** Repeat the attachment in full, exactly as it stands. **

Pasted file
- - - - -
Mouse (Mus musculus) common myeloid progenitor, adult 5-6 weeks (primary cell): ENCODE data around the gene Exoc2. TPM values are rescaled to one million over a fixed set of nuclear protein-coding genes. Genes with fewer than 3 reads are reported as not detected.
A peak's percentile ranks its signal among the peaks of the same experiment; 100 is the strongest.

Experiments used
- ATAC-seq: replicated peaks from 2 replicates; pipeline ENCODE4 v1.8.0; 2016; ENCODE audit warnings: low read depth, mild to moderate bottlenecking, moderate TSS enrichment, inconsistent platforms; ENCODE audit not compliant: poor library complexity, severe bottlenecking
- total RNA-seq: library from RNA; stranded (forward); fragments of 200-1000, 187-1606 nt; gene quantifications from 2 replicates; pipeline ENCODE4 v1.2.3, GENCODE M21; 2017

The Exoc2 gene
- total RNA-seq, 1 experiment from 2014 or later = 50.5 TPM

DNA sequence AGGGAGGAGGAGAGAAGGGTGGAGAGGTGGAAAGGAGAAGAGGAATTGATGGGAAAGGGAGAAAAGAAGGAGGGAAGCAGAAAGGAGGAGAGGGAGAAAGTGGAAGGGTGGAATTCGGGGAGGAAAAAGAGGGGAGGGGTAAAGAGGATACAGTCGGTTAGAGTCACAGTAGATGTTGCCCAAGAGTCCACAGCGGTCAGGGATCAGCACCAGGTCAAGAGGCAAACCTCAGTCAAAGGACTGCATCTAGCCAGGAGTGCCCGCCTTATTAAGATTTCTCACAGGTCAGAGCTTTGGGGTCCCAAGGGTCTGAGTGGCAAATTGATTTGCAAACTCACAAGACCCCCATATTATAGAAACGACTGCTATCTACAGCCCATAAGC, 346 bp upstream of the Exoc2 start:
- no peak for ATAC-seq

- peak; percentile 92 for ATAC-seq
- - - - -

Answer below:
Mouse (Mus musculus) common myeloid progenitor, adult 5-6 weeks (primary cell): ENCODE data around the gene Exoc2. TPM values are rescaled to one million over a fixed set of nuclear protein-coding genes. Genes with fewer than 3 reads are reported as not detected.
A peak's percentile ranks its signal among the peaks of the same experiment; 100 is the strongest.

Experiments used
- ATAC-seq: replicated peaks from 2 replicates; pipeline ENCODE4 v1.8.0; 2016; ENCODE audit warnings: low read depth, mild to moderate bottlenecking, moderate TSS enrichment, inconsistent platforms; ENCODE audit not compliant: poor library complexity, severe bottlenecking
- total RNA-seq: library from RNA; stranded (forward); fragments of 200-1000, 187-1606 nt; gene quantifications from 2 replicates; pipeline ENCODE4 v1.2.3, GENCODE M21; 2017

The Exoc2 gene
- total RNA-seq, 1 experiment from 2014 or later = 50.5 TPM

DNA sequence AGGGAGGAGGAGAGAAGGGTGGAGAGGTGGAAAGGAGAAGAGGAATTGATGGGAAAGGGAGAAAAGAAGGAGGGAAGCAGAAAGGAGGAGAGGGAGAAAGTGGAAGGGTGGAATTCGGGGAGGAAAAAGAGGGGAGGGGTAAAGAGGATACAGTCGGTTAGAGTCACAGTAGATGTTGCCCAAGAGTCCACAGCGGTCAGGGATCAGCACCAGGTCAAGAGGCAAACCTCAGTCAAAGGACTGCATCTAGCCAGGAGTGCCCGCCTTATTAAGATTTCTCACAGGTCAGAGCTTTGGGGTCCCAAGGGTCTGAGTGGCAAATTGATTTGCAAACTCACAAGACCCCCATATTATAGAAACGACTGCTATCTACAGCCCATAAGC, 346 bp upstream of the Exoc2 start:
- no peak for ATAC-seq

- peak; percentile 92 for ATAC-seq